Thank you very much, Mr. Chair. Thank you all for being here.
I'm going to follow up on my colleagues' points, Mr. Christopherson's and Mr. Deltell's, about the fact that taxpayers are citizens. Taxpayers expect a government that provides services to them that are accurate and timely.
When someone calls one of the call centres to ask for tax information and is given an erroneous answer, that will most automatically cause someone, in good faith, to submit an erroneous return. He or she is going to make a return that is mistaken because of the information he or she received. Mr. Deltell asked what recourse they have. Almost automatically the agency actually does the calculations and eventually will give us a proper amount. However, when we owe money to the agency, we're charged interest. When the agency owes money to us, not one red cent is paid in interest. For some people this is a big issue. It's a lot of money. They did it in good faith. They actually produced their returns in good faith.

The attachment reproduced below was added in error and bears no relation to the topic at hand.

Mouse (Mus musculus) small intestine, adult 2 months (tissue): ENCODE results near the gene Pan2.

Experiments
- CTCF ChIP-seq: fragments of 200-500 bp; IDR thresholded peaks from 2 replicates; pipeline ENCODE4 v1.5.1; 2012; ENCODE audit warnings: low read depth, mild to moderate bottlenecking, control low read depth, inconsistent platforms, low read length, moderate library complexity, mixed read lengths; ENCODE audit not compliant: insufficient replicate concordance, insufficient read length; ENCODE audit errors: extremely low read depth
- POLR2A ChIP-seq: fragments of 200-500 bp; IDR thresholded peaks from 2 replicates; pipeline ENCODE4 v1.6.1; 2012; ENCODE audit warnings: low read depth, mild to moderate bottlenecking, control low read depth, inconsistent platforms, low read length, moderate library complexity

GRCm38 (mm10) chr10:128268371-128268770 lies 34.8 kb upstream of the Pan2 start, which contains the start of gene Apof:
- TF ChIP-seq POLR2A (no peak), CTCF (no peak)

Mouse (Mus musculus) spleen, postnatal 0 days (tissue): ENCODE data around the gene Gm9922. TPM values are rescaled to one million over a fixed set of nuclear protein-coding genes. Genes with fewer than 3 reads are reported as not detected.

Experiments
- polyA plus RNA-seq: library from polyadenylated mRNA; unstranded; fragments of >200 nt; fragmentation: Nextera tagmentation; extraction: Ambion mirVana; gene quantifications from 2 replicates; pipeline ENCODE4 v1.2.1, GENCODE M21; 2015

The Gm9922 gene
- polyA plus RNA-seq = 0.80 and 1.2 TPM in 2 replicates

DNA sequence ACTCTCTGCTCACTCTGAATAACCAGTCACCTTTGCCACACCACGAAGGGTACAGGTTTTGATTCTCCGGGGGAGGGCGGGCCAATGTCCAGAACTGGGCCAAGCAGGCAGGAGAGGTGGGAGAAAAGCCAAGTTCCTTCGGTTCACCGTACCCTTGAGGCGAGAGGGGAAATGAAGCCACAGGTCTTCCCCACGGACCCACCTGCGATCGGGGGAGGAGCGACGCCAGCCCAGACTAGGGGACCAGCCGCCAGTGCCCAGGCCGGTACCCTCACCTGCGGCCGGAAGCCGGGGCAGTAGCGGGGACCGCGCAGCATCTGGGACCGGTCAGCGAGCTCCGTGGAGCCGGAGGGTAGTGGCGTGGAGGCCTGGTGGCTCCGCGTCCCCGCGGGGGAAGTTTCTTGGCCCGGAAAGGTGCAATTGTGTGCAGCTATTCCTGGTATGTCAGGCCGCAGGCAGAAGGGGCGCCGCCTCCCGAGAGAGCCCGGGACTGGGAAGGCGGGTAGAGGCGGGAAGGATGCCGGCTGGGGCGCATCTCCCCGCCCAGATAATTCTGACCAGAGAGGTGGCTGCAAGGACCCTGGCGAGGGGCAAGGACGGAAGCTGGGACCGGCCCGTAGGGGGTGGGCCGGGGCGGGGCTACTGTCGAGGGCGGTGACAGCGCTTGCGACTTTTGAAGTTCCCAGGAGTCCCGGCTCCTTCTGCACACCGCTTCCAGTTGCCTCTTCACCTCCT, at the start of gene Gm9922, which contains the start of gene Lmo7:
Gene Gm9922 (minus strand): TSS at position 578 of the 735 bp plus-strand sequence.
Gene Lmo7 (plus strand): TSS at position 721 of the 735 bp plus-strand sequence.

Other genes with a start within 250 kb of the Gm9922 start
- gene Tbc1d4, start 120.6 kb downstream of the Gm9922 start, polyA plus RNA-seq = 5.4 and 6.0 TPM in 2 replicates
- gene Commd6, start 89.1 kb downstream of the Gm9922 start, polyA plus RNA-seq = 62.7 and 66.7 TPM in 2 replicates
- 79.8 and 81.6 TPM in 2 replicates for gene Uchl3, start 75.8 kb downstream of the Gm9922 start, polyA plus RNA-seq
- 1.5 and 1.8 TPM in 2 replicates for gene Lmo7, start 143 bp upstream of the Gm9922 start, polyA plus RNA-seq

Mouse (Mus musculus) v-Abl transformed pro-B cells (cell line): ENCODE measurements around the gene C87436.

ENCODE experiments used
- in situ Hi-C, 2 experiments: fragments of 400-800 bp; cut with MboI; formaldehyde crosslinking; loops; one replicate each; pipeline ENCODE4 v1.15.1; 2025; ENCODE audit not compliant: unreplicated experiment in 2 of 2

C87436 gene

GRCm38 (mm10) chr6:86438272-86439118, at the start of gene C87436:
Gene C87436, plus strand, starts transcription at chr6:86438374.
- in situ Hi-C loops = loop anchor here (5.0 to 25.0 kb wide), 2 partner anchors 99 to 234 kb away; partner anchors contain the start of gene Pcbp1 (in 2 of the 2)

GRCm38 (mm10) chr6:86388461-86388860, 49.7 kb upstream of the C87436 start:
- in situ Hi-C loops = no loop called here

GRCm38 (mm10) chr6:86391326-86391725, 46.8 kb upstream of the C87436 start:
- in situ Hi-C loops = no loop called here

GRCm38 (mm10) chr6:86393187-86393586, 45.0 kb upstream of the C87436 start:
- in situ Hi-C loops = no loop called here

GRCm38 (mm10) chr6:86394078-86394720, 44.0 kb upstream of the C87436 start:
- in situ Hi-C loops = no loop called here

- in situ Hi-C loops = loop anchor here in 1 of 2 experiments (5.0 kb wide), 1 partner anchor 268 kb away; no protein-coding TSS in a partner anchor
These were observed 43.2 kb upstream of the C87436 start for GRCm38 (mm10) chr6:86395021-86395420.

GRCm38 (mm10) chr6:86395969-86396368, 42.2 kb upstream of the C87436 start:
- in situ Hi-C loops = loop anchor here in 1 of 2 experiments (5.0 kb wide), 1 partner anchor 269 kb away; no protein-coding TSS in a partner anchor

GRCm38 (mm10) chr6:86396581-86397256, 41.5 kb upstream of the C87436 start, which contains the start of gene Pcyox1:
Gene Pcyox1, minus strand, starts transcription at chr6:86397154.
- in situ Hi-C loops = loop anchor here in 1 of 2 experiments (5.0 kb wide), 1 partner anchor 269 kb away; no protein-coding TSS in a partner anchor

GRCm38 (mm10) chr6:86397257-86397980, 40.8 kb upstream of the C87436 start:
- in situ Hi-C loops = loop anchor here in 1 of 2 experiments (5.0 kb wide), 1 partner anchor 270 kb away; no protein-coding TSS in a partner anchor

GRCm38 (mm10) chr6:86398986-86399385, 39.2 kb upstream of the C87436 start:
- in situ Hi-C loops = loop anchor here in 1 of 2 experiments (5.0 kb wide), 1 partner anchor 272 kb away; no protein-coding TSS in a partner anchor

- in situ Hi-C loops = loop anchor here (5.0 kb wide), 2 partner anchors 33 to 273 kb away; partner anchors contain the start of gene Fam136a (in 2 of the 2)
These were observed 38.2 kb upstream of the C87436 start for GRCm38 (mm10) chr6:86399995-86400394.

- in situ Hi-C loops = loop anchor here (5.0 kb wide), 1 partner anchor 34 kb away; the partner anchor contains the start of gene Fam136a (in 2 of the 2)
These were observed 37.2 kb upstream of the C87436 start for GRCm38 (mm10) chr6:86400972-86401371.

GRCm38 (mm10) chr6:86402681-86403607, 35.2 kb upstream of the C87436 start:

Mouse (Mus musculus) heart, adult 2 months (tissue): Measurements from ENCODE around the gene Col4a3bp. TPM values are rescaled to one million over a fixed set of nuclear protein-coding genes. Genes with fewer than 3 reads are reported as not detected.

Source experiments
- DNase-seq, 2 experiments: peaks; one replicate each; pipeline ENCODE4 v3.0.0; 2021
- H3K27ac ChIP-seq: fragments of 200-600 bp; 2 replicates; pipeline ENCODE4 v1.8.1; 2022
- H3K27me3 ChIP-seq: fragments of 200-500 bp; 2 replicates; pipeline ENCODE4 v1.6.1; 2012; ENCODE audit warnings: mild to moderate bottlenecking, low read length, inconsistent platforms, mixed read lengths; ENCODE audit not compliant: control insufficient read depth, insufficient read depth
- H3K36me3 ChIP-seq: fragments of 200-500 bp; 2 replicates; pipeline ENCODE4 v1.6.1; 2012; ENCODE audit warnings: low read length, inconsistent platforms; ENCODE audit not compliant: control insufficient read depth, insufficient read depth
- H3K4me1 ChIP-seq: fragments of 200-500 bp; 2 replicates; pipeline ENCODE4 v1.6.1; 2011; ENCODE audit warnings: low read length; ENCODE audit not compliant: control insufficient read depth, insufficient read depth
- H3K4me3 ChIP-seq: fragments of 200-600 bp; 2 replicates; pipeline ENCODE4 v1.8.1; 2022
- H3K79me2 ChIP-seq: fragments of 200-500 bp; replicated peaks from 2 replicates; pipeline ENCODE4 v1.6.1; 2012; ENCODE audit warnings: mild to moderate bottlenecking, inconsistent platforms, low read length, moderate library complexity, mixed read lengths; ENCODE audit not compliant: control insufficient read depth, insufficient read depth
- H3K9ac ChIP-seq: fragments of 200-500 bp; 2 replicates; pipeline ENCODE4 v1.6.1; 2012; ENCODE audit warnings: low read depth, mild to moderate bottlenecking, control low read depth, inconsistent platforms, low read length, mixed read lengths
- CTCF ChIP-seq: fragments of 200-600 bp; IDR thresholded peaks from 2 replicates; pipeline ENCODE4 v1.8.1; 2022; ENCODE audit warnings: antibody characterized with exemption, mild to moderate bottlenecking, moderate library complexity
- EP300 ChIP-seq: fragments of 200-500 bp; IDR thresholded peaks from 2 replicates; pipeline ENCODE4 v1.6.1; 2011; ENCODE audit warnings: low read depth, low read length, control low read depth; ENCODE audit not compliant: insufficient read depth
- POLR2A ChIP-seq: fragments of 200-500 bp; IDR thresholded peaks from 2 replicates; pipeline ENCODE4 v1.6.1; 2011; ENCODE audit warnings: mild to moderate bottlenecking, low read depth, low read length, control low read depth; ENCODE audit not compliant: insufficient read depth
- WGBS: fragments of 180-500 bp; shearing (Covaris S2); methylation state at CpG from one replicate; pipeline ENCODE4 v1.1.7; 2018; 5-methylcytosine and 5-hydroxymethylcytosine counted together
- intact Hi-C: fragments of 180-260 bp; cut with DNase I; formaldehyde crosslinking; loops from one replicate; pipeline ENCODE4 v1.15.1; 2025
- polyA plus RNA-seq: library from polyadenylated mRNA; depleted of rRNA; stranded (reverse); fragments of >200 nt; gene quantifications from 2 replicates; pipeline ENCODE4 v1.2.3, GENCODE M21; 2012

Why are we continuing to provide bad information to people? If somebody doesn't know the answer, they should tell the citizen that they don't know the answer. Refer them to somebody who can answer them. But giving erroneous information is extremely harmful. I really can't understand how for years—this is not recent, this is not one time, this has been going on for awhile—we can continue to sustain a service that is providing erroneous information to citizens.